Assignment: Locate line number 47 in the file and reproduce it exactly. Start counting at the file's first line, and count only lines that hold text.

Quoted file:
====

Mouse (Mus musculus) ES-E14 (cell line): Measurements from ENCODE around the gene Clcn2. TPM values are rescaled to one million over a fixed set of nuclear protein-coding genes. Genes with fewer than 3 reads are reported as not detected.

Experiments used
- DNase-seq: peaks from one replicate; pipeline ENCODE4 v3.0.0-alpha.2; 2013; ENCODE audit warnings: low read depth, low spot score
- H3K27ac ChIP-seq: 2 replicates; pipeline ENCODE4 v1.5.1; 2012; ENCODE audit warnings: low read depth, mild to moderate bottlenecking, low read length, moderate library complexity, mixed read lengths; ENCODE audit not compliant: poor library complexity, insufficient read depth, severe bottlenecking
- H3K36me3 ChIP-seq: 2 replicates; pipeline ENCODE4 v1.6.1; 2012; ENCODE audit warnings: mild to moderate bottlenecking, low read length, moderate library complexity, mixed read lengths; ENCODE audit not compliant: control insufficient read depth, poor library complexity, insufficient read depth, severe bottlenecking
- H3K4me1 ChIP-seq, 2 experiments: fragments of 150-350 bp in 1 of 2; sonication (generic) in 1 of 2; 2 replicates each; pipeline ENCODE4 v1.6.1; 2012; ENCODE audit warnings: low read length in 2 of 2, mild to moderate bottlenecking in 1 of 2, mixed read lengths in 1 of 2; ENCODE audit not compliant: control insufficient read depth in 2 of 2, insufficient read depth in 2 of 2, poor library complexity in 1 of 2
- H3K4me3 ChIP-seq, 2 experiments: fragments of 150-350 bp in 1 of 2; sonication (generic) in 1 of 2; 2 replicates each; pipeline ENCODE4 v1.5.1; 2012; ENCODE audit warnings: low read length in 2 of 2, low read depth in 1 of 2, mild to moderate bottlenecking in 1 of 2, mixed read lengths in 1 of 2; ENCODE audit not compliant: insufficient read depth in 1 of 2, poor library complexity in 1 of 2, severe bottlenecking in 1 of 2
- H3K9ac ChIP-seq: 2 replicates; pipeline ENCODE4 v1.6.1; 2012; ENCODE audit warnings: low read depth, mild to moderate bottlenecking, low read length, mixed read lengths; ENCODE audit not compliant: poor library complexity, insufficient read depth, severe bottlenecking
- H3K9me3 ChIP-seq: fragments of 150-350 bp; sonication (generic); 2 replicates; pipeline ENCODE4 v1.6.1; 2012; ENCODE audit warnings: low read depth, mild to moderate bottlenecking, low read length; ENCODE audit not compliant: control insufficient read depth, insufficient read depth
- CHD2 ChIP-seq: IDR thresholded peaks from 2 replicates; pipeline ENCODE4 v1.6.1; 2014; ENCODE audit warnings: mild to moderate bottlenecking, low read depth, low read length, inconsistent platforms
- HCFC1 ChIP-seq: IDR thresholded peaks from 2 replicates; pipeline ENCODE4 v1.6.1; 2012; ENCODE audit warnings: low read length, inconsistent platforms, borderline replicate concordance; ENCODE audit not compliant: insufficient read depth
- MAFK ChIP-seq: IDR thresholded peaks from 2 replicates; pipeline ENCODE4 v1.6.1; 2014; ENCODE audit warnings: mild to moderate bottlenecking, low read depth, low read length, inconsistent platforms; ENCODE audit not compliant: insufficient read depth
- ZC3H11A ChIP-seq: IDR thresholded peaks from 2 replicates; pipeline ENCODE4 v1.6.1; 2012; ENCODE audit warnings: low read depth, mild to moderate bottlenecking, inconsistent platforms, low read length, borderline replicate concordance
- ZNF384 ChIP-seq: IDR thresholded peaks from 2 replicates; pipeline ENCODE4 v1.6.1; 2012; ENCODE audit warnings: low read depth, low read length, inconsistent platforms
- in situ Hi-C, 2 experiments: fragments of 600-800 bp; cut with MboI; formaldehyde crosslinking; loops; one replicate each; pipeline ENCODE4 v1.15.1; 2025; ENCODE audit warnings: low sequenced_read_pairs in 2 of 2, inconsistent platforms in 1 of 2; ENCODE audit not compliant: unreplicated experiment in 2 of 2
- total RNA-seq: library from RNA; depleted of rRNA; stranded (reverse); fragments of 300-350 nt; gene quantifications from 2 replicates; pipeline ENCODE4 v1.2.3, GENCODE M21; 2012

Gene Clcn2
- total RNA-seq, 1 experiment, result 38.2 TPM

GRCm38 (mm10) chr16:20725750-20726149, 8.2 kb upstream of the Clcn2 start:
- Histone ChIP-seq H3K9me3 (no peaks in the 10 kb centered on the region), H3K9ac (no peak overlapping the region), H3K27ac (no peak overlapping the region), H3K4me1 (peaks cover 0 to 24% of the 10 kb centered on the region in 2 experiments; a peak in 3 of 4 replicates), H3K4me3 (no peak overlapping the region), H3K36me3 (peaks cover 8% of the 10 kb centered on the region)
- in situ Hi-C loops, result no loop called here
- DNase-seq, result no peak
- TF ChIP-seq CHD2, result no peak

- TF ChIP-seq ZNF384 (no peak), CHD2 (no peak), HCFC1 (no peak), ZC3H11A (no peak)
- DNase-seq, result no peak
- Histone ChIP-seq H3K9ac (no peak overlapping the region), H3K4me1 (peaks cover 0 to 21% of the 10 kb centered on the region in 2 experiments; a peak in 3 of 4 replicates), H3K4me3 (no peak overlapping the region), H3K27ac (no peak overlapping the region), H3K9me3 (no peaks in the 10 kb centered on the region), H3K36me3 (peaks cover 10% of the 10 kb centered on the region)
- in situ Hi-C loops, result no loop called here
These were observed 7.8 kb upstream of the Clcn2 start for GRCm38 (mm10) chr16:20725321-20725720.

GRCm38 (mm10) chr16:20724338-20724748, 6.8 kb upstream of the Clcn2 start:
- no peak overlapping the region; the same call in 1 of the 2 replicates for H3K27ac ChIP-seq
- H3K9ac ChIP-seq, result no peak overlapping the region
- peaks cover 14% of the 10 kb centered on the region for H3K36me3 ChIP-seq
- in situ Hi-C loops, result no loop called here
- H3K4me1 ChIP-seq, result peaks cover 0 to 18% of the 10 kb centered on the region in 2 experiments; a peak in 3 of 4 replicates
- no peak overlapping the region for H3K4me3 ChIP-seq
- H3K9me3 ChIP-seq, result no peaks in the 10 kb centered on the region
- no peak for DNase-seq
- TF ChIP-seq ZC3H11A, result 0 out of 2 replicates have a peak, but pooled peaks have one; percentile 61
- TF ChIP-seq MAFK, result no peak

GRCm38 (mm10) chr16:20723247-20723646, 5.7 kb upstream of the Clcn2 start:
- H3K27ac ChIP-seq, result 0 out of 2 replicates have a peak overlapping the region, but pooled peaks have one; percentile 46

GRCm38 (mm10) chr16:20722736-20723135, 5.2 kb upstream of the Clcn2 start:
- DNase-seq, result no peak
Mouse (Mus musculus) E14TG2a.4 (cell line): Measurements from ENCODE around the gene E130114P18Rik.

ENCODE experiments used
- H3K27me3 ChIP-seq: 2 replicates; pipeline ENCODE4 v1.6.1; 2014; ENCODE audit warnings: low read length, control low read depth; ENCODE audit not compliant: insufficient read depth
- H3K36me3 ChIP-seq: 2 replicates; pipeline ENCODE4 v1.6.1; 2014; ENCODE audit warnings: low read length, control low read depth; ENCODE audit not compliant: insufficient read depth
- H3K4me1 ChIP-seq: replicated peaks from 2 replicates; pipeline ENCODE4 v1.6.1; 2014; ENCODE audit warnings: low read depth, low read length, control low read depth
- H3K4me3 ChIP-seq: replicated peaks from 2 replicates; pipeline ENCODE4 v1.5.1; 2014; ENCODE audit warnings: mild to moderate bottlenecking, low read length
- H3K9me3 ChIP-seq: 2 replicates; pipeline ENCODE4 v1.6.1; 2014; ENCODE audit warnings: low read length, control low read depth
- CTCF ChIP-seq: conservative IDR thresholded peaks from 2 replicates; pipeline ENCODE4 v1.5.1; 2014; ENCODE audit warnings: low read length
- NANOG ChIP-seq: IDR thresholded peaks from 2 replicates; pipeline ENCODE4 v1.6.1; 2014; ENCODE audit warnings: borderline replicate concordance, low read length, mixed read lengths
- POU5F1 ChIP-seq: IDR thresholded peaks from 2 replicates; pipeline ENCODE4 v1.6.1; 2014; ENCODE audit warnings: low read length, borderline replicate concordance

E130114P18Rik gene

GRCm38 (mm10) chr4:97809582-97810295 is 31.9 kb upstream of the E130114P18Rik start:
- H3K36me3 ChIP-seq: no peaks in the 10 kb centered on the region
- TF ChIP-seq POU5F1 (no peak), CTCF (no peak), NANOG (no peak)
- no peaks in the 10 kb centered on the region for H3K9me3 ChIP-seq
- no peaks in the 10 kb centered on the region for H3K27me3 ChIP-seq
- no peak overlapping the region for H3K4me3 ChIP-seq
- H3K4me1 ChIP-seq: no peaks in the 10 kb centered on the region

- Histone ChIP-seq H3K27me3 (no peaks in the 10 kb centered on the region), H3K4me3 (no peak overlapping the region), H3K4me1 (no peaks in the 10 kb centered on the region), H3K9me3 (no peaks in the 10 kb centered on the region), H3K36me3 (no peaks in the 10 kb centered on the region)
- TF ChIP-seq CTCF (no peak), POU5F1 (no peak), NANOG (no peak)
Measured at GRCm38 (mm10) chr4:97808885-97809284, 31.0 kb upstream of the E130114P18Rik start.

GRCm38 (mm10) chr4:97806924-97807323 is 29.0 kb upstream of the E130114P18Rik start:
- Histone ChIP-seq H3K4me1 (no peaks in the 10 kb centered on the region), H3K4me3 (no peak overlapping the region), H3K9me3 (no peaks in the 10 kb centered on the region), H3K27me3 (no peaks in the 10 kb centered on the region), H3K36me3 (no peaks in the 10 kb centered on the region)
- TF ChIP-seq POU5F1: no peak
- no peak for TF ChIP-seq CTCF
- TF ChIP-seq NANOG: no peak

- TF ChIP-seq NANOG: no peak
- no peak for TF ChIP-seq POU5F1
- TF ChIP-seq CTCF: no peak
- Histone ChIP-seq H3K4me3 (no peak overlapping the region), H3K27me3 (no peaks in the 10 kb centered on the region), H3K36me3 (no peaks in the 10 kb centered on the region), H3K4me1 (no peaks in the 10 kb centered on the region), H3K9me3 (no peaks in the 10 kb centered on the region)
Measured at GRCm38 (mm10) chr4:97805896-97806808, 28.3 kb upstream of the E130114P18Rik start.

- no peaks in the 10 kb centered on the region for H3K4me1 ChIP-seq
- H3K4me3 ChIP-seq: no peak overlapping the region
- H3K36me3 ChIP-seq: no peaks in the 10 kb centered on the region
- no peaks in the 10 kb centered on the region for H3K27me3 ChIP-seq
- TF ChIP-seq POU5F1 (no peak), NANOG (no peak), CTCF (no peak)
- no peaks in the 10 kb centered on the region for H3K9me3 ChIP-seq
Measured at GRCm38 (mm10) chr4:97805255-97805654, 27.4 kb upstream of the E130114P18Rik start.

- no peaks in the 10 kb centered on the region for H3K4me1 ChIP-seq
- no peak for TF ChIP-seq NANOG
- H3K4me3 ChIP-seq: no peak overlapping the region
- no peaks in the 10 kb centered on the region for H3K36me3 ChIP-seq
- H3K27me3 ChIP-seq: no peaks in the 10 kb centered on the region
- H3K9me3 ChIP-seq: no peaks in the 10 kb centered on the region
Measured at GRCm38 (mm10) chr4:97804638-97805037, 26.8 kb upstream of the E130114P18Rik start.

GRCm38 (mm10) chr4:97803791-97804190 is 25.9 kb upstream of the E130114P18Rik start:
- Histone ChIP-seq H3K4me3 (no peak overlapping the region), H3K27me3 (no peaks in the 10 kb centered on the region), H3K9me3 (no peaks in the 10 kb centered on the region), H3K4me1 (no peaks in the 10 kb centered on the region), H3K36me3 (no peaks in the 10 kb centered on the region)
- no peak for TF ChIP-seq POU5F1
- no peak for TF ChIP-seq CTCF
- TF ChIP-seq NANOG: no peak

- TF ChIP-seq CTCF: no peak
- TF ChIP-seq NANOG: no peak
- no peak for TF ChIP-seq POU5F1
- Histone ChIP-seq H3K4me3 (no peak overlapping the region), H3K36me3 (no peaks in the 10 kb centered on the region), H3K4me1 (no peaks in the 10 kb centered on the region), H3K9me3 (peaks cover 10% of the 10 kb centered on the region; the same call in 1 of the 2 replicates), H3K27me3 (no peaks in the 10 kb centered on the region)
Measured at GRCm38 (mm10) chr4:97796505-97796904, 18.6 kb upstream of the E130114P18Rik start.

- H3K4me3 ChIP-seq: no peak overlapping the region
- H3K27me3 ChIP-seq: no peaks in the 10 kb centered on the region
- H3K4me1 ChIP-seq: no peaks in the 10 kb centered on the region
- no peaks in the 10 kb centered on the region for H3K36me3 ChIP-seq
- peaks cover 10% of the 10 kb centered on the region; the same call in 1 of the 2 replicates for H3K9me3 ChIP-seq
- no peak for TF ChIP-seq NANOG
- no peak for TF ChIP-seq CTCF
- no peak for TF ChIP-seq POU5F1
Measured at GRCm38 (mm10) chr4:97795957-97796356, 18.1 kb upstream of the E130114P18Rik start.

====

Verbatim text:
- H3K36me3 ChIP-seq: 2 replicates; pipeline ENCODE4 v1.6.1; 2014; ENCODE audit warnings: low read length, control low read depth; ENCODE audit not compliant: insufficient read depth